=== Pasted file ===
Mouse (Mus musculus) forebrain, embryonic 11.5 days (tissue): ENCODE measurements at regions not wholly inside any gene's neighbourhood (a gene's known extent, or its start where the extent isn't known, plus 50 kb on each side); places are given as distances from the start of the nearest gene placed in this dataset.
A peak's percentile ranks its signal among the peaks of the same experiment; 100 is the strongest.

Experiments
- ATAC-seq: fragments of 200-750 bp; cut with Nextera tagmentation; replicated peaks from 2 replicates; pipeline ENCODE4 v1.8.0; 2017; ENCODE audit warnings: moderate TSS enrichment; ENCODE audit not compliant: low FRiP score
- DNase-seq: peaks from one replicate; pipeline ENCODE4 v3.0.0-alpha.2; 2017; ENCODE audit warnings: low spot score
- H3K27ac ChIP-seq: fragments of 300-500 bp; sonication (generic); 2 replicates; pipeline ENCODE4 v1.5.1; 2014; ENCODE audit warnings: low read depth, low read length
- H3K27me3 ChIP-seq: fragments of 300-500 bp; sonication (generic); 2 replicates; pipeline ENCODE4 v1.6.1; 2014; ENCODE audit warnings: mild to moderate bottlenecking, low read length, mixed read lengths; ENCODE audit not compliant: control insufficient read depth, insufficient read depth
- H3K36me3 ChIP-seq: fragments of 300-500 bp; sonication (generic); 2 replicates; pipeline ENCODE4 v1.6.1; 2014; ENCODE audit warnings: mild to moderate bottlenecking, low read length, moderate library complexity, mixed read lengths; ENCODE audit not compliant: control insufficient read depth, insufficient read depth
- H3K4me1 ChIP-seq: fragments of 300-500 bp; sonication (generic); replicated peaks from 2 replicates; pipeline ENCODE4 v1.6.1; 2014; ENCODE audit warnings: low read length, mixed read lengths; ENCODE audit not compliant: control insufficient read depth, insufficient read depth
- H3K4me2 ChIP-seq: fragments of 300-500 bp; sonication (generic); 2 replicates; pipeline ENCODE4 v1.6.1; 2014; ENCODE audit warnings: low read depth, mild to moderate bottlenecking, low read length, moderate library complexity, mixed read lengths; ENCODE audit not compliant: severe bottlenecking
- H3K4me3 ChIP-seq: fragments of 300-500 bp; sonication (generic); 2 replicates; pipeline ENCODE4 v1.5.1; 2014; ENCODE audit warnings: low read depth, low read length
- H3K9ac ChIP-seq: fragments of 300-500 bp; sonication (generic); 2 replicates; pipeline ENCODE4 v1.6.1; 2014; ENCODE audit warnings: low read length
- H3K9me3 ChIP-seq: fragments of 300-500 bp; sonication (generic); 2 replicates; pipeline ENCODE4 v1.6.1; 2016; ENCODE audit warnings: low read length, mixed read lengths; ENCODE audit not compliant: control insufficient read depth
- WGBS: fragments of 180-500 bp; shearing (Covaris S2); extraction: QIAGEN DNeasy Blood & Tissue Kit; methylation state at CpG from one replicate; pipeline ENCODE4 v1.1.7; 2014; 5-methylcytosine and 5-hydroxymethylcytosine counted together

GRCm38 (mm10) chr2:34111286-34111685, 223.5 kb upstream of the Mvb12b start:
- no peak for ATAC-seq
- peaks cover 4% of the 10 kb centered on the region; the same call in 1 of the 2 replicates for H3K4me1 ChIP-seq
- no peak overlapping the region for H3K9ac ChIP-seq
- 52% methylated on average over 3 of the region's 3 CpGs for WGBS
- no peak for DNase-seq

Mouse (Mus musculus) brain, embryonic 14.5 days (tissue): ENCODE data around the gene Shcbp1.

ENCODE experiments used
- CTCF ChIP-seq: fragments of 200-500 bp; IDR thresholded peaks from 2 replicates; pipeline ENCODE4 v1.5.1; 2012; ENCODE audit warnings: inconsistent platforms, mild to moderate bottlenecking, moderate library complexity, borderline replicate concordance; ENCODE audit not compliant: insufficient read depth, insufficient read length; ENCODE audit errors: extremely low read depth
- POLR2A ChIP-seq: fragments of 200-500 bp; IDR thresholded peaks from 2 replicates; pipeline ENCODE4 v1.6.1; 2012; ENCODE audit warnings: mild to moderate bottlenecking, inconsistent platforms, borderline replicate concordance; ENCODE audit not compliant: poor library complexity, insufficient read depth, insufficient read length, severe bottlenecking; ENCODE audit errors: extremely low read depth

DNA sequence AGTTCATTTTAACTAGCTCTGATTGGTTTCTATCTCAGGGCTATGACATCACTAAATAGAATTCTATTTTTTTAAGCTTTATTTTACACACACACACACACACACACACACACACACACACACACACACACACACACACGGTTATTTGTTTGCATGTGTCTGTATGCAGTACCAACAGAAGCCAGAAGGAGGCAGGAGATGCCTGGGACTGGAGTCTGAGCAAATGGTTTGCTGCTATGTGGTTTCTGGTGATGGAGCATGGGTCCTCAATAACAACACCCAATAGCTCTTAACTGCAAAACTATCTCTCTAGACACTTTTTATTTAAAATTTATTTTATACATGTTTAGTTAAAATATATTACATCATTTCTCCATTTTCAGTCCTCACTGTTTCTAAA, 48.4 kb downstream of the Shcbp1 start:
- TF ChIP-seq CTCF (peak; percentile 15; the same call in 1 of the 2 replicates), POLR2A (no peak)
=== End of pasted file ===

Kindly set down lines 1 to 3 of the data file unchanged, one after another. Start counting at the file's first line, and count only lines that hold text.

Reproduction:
Mouse (Mus musculus) forebrain, embryonic 11.5 days (tissue): ENCODE measurements at regions not wholly inside any gene's neighbourhood (a gene's known extent, or its start where the extent isn't known, plus 50 kb on each side); places are given as distances from the start of the nearest gene placed in this dataset.
A peak's percentile ranks its signal among the peaks of the same experiment; 100 is the strongest.

Experiments